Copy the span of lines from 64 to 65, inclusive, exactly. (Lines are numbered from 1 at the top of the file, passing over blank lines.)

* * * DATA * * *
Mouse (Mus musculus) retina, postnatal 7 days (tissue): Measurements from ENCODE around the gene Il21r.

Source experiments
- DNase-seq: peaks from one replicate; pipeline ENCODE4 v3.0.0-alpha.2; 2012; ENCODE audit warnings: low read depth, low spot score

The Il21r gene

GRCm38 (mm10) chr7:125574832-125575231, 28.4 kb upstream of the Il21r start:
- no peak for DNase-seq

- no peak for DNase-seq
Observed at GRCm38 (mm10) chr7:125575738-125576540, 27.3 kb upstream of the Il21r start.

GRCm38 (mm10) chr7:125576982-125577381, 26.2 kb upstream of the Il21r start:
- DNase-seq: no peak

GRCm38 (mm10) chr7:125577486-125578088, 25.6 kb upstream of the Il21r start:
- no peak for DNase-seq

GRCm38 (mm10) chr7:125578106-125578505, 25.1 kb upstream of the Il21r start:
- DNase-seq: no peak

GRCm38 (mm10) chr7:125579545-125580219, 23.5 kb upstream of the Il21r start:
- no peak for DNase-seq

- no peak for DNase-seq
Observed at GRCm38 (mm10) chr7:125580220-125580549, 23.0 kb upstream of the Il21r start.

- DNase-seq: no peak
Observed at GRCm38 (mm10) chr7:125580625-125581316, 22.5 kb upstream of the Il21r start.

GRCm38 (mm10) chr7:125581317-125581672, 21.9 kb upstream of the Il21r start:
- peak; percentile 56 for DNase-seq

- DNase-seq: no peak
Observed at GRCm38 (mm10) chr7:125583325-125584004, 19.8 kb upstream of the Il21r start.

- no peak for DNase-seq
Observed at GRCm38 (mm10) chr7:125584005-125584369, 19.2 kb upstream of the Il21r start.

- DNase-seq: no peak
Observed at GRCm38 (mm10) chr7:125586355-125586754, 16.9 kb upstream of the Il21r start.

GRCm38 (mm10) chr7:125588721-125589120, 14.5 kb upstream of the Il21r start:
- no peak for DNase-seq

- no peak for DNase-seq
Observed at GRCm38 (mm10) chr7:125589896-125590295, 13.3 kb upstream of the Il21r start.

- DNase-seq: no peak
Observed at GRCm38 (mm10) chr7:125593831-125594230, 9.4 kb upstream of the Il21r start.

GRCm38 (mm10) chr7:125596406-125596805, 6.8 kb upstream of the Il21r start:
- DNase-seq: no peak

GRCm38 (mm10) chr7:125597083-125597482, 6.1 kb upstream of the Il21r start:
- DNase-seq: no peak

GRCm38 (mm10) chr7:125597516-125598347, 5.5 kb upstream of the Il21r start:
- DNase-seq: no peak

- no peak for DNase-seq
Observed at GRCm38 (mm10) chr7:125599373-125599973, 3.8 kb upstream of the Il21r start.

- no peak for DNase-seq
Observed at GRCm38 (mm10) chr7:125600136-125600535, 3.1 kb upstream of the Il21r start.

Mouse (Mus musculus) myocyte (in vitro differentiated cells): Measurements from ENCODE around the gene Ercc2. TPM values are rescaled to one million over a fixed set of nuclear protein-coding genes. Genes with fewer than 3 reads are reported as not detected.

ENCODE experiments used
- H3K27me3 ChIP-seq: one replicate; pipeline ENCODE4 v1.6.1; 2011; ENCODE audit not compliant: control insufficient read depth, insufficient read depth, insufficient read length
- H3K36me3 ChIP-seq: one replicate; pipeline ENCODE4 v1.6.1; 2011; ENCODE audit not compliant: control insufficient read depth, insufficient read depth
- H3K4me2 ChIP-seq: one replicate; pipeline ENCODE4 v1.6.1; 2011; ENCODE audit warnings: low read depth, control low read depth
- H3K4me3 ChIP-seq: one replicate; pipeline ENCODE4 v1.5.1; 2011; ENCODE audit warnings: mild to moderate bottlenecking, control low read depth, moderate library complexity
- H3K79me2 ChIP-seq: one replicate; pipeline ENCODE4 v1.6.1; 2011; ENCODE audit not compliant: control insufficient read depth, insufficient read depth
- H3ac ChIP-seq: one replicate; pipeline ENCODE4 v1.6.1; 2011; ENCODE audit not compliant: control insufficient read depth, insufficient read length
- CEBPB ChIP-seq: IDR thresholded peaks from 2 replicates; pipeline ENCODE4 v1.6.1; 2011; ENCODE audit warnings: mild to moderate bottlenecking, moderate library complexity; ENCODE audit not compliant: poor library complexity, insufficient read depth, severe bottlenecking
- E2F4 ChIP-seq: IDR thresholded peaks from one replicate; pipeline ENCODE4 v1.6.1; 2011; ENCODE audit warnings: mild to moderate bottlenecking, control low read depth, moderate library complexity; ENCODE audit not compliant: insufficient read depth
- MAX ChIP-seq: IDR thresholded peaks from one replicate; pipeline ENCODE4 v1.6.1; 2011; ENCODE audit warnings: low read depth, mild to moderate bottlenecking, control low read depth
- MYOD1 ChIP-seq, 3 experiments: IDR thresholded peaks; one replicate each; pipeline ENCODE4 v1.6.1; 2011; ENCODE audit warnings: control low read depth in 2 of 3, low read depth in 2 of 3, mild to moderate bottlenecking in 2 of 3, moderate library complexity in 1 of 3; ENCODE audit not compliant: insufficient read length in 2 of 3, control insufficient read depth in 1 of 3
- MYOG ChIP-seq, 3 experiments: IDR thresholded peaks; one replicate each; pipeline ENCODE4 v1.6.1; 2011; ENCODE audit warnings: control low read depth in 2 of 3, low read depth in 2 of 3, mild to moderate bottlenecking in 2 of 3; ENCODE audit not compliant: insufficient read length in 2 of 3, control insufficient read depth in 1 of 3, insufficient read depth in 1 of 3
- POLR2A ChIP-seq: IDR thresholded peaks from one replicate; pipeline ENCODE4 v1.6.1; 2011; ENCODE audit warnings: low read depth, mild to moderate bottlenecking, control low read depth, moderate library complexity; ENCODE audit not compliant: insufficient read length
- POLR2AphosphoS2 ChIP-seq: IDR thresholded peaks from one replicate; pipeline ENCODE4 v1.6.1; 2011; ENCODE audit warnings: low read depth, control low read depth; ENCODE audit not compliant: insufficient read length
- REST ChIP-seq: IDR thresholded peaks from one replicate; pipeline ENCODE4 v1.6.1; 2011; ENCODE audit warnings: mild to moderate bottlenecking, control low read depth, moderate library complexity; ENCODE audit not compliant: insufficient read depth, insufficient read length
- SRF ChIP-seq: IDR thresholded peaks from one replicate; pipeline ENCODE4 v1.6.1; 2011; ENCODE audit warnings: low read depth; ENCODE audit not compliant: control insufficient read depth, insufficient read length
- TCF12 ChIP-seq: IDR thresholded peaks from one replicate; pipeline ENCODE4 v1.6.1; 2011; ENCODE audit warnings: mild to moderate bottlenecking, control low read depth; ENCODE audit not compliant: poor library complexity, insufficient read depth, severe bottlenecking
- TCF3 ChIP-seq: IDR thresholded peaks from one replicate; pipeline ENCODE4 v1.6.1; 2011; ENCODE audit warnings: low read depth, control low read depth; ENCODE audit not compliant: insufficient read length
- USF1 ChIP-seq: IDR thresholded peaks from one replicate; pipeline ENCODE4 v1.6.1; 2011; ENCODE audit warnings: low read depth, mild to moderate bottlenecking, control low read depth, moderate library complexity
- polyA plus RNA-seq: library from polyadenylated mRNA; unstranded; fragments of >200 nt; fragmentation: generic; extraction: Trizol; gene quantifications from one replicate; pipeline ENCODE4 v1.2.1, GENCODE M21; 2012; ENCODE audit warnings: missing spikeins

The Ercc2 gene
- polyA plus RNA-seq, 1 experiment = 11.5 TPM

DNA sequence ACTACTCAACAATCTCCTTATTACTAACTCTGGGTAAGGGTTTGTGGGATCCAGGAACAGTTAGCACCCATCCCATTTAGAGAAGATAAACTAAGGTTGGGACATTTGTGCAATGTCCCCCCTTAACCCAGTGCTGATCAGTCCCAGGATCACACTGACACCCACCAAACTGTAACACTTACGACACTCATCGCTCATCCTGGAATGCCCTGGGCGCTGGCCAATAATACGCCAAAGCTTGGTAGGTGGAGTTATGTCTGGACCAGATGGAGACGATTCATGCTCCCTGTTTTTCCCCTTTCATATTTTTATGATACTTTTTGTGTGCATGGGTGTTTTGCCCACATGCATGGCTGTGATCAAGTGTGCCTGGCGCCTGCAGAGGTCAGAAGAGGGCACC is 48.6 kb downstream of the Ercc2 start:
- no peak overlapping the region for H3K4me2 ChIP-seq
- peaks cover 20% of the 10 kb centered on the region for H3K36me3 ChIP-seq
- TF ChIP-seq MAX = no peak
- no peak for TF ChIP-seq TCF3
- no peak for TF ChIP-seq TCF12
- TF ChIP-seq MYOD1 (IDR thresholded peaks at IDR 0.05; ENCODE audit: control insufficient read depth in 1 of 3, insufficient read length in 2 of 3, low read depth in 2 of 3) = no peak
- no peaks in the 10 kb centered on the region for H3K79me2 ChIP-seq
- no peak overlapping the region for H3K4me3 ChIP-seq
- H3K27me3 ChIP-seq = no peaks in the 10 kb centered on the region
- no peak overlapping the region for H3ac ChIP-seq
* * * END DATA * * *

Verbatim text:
- USF1 ChIP-seq: IDR thresholded peaks from one replicate; pipeline ENCODE4 v1.6.1; 2011; ENCODE audit warnings: low read depth, mild to moderate bottlenecking, control low read depth, moderate library complexity
- polyA plus RNA-seq: library from polyadenylated mRNA; unstranded; fragments of >200 nt; fragmentation: generic; extraction: Trizol; gene quantifications from one replicate; pipeline ENCODE4 v1.2.1, GENCODE M21; 2012; ENCODE audit warnings: missing spikeins